Last night, a local television station in Washington state broke the news that the city of Spokane has launched an investigation of a local woman, Rachel Dolezal, for identifying herself as ‘African American’ in an application to serve on a commission. Soon after learning that Dolezal also serves as president for the local NAACP chapter, the news went viral on social media and ignited a heated debate. Next America asked former JET and Ebony editor Mitzi Miller to weigh in on some of the key issues and questions surrounding this developing story.
What was your initial reaction to the allegations that Rachel Dolezal passed herself for Black?
My reaction was: This is where we are in 2015. Now we have moved from cultural appropriation to trying to pass. There’s something wrong here. There’s no need to impersonate a Black person to be empathetic. She has negated all the work she ever did while at the NAACP by the revelation that she was masquerading as a Black woman. She could have accomplished the same things by being herself and collaborating in the efforts she believed in. Her deception creates a veneer of falsehood and deception that cannot easily be removed.
Can a person claim to be Black by association?
That’s ridiculous. There’s no way, unless you have a mental disorder, there’s no way to wake up confused about your ethnic identity. She assumed what she perceived as the identity of a Black woman with clear intent to live out a life that was foreign and different from her own. The fact that she associated herself with Black people and married a Black man does not justify her actions in any way.
In some of the images of Dolezal making the rounds on social media she is seen with braids, hoop earrings, and very curly hair. What is your response?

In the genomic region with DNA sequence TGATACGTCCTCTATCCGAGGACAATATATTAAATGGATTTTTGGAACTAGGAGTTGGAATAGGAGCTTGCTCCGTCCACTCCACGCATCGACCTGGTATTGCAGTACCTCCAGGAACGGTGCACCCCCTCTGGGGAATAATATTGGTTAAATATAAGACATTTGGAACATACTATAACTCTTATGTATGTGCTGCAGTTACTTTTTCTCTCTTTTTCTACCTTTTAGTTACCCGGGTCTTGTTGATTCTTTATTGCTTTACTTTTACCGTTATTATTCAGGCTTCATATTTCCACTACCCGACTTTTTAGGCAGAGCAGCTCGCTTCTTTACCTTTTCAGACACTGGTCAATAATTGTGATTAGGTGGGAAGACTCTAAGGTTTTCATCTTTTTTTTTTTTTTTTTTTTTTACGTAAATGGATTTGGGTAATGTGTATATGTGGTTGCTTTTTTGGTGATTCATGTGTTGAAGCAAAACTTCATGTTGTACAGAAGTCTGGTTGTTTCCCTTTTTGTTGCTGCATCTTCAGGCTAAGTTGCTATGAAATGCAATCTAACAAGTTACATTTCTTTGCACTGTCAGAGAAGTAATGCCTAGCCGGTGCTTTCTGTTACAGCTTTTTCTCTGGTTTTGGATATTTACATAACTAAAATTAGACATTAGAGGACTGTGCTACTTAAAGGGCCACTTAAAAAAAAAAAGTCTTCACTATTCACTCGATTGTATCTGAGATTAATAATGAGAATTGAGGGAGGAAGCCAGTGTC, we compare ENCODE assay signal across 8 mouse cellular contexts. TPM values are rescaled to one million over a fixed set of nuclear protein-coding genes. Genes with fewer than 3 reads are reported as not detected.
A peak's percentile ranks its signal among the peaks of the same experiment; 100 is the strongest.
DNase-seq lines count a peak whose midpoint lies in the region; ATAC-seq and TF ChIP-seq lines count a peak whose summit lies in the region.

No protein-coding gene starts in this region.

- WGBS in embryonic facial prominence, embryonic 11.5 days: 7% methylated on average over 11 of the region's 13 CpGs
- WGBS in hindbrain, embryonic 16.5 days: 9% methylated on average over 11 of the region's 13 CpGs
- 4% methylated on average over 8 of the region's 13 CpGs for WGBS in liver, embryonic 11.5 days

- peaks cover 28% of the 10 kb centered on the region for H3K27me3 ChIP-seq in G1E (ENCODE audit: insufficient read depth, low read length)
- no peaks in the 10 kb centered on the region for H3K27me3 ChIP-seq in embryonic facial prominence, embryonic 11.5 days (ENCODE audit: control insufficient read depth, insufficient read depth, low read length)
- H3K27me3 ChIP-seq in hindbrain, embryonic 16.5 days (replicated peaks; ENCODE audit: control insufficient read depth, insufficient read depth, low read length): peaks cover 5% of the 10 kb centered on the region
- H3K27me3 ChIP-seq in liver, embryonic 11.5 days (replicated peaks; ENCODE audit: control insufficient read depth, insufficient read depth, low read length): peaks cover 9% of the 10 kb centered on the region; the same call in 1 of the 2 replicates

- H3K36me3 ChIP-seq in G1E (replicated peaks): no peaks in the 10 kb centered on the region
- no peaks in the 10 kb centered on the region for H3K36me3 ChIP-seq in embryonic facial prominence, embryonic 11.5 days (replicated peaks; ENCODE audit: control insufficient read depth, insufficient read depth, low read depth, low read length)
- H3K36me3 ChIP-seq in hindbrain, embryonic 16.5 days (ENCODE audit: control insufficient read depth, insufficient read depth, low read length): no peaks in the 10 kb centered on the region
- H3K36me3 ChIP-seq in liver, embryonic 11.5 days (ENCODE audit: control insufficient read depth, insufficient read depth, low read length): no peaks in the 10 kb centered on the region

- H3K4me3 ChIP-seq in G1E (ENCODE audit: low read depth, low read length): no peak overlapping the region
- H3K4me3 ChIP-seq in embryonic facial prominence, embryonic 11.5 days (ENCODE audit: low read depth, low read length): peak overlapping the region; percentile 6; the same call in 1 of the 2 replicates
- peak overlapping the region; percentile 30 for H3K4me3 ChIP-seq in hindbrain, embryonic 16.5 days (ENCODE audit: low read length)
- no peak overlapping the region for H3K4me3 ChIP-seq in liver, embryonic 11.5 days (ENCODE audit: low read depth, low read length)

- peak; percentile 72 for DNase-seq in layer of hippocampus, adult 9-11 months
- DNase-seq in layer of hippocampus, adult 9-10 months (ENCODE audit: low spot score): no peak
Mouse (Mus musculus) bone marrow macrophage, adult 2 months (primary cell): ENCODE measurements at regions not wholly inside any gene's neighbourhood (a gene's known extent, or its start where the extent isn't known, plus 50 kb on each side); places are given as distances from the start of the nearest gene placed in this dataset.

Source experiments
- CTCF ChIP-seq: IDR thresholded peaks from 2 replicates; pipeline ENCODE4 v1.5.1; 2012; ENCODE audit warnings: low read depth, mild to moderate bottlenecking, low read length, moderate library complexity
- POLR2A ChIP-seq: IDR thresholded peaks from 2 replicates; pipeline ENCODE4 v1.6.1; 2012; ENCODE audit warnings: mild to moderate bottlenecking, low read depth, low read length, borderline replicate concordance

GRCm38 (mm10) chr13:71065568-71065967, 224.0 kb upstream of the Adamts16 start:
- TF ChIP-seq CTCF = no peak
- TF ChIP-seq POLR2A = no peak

She was very thorough in her indoctrination—she wore braids, teased her hair into an afro, wore curls. She certainly appropriated from various eras and styles that were associated with Black women. So she did her research. The sad part is that it feels like the ultimate mockery. It takes more than a haircut to be Black. It takes more than being married to a black man to be Black. You can be empathetic and respectful of a culture without appropriating and impersonating it. Impersonation is not flattering in any way.
In light of the growing influence of an awareness created by campaigns like #BlackLivesMatter and #SayHerName, which fight to make the struggles faced by Blacks in this country, what do you make of Rachel Dolezal’s actions?
I suspect there is something emotionally damaging that happened in her life that pushed her to identify with any other culture beside her own. And there’s something to be said about the fact that it was her parents that outed her. My initial question was, why would her own father take to the media and embarrass his child in the manner that he has? Doing this has thrust her into the national spotlight and erased her entire life as she sought to live it.
Source: National Journal |